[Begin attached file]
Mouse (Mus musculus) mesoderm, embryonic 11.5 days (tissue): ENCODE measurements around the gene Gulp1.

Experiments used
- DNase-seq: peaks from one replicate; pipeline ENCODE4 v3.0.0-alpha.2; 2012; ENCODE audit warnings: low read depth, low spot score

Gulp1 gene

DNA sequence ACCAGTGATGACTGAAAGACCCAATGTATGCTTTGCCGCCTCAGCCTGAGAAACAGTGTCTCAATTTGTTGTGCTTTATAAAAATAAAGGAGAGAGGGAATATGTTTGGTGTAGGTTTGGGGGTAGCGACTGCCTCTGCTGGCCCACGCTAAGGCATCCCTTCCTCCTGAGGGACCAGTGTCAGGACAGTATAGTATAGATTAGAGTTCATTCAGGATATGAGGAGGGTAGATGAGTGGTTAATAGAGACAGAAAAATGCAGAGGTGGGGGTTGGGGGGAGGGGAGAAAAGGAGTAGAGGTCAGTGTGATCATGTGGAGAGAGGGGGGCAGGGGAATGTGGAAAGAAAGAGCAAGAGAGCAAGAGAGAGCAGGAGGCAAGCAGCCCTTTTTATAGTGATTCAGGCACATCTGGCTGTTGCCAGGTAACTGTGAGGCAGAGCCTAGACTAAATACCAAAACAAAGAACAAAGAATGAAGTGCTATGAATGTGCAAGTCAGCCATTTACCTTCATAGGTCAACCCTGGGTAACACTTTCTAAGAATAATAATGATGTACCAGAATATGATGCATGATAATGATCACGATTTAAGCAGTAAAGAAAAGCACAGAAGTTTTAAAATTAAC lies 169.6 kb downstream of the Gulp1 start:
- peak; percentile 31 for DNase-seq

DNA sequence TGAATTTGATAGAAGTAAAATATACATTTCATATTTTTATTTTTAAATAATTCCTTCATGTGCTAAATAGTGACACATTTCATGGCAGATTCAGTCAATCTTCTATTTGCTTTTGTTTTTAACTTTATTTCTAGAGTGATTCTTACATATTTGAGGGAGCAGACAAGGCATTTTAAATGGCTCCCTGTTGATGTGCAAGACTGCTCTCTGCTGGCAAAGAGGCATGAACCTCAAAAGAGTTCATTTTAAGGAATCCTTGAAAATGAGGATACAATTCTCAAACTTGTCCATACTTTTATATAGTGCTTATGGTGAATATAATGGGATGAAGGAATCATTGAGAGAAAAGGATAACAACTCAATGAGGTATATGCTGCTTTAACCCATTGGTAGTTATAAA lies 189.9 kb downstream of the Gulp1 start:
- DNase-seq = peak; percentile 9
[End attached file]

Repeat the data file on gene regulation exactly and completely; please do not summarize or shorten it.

Mouse (Mus musculus) mesoderm, embryonic 11.5 days (tissue): ENCODE measurements around the gene Gulp1.

Experiments used
- DNase-seq: peaks from one replicate; pipeline ENCODE4 v3.0.0-alpha.2; 2012; ENCODE audit warnings: low read depth, low spot score

Gulp1 gene

DNA sequence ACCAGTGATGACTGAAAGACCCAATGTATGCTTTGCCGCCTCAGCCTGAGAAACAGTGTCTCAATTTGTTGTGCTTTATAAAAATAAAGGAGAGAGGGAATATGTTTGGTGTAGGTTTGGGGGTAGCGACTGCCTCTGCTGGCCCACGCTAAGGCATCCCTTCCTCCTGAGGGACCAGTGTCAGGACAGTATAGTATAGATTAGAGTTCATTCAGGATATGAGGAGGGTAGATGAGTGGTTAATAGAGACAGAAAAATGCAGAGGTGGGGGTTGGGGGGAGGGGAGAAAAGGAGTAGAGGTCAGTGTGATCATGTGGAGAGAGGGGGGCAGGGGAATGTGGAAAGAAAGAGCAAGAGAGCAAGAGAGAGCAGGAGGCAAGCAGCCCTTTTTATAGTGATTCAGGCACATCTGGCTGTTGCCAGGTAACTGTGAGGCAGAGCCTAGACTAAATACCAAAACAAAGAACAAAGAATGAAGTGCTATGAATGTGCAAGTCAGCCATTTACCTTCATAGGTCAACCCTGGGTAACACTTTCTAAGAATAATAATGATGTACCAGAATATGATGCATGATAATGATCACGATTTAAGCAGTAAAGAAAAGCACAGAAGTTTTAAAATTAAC lies 169.6 kb downstream of the Gulp1 start:
- peak; percentile 31 for DNase-seq

DNA sequence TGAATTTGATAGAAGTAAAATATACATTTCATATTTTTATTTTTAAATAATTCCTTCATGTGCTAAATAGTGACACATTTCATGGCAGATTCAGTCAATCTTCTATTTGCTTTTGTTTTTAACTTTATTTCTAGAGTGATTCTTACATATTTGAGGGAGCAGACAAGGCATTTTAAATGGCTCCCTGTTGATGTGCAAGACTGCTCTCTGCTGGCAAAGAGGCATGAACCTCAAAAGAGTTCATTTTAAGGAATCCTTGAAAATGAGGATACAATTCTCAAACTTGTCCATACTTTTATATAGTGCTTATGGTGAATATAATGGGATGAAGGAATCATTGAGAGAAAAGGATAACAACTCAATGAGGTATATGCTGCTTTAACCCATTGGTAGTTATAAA lies 189.9 kb downstream of the Gulp1 start:
- DNase-seq = peak; percentile 9